The crucifix, statues, and baptismal font are all robed in royal purple. It makes Lent feel more real. Even after the Ash Wednesday fasting, meatless Fridays, and weekly devotion to the Stations of the Cross, it just gets more real when the icons are covered.
I am reminded of the Jewish Shiva tradition of covering mirrors during the mourning period when a loved one dies. The grieving are not concerned with personal appearances when confronted with deep loss. There is less temptation to worry about shaving or wearing makeup when there are no mirrors.
Prior to Holy Week, we cover our visual reminders of the joy of Christ's resurrection and triumph over death. We force ourselves to spend time in anticipation, in the desert with Christ before his victory. Shrouding the icons of rebirth through baptism, the crucifix as an instrument of redemption, and His saints remind us of the grief all of human-kind is about to experience.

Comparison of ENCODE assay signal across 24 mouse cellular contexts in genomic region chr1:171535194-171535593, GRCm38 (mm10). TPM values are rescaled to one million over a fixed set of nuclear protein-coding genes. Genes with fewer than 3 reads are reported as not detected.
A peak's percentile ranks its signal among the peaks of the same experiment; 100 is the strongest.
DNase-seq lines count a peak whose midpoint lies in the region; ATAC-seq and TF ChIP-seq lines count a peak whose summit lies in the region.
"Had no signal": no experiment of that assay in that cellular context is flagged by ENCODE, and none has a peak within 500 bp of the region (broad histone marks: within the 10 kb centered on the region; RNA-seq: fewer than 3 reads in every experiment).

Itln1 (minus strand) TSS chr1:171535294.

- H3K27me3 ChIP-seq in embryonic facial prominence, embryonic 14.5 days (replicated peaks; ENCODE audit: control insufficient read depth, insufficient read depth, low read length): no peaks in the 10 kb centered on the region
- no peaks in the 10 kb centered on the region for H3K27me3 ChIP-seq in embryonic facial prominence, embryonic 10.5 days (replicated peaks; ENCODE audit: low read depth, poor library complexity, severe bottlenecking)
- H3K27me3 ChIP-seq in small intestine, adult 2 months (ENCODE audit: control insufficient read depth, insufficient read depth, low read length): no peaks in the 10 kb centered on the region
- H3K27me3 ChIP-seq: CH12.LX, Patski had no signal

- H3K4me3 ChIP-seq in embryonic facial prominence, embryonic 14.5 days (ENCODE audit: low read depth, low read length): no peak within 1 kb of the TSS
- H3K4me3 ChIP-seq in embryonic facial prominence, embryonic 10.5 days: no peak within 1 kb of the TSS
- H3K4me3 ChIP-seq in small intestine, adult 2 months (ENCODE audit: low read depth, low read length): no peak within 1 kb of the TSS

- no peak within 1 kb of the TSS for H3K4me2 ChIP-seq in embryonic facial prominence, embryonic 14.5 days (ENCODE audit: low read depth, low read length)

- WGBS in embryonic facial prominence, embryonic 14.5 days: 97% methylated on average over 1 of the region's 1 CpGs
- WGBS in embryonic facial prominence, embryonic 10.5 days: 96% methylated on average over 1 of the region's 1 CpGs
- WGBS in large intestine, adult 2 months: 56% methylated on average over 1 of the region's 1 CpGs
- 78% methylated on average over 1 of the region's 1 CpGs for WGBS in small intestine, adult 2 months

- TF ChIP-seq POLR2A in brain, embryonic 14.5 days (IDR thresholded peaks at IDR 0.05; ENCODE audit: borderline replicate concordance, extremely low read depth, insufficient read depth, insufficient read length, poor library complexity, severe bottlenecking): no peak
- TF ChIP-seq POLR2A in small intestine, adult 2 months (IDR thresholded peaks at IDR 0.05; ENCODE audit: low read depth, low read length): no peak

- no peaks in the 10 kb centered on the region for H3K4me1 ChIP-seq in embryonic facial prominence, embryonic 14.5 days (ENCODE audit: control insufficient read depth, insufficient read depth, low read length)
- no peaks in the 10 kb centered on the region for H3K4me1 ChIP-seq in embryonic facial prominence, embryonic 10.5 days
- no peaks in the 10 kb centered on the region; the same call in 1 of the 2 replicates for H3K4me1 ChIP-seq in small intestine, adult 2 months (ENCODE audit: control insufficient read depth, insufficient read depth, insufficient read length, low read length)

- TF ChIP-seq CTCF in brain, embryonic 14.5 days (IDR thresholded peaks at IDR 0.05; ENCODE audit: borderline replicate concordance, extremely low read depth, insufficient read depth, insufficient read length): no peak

As we enter the Holy Sanctuary, we know the story of how the worst of humanity plays out and culminates in the death of God on this earth. We know we must witness Christ's journey into Jeruselum, his betrayal in the garden, his sentencing by Pilate, his torture at the hands of the soldiers, and finally his death.
The shrouds help us resist the temptation to move past all the pain to the climax of the Easter story. But we must sit, instead, in this place, in this state of intense waiting.
It is not time yet, but it is coming.